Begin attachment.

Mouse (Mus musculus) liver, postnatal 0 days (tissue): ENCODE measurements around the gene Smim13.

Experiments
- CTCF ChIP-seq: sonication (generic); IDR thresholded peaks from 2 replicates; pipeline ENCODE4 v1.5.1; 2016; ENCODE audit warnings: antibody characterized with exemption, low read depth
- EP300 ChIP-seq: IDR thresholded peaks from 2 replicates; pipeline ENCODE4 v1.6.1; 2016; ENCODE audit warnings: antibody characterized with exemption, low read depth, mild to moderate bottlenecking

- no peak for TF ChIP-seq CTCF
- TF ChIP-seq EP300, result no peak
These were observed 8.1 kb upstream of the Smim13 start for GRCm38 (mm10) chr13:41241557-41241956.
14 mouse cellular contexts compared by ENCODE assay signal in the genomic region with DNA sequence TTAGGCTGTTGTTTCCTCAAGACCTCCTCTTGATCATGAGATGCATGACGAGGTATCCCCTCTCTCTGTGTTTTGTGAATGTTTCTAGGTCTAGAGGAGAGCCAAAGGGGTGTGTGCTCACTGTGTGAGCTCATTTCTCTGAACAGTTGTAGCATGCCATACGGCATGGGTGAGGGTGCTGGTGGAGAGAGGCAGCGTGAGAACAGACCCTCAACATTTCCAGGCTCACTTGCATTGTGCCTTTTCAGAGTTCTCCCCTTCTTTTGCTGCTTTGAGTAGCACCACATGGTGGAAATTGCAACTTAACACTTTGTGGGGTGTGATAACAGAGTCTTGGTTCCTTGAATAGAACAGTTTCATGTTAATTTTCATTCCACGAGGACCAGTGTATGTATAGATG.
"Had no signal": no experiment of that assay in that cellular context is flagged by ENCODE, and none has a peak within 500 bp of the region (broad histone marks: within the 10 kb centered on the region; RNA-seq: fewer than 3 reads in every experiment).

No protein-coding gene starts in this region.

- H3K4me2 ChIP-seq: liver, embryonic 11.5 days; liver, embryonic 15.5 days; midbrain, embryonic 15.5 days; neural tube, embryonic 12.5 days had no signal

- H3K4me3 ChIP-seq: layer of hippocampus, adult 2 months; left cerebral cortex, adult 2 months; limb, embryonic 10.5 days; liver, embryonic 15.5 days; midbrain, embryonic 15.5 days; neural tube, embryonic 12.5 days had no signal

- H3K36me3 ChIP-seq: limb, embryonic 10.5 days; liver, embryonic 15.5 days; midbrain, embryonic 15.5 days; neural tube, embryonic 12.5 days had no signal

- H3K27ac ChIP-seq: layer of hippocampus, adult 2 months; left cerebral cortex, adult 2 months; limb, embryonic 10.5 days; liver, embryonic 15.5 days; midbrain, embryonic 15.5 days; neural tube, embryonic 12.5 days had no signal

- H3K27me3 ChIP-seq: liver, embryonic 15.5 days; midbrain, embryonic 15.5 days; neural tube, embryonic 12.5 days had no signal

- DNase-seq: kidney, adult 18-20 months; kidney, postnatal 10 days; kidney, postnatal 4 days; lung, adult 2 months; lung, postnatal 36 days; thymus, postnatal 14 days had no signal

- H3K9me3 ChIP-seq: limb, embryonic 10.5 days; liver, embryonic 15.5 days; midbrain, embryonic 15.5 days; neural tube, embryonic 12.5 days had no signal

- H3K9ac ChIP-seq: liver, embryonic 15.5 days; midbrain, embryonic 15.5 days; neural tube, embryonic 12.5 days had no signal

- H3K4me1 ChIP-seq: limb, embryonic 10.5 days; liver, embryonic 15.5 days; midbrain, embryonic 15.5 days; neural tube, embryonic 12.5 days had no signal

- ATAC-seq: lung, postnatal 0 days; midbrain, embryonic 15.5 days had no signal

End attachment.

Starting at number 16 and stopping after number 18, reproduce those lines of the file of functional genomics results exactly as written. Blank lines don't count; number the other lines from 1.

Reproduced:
- DNase-seq: kidney, adult 18-20 months; kidney, postnatal 10 days; kidney, postnatal 4 days; lung, adult 2 months; lung, postnatal 36 days; thymus, postnatal 14 days had no signal

- H3K9me3 ChIP-seq: limb, embryonic 10.5 days; liver, embryonic 15.5 days; midbrain, embryonic 15.5 days; neural tube, embryonic 12.5 days had no signal

- H3K9ac ChIP-seq: liver, embryonic 15.5 days; midbrain, embryonic 15.5 days; neural tube, embryonic 12.5 days had no signal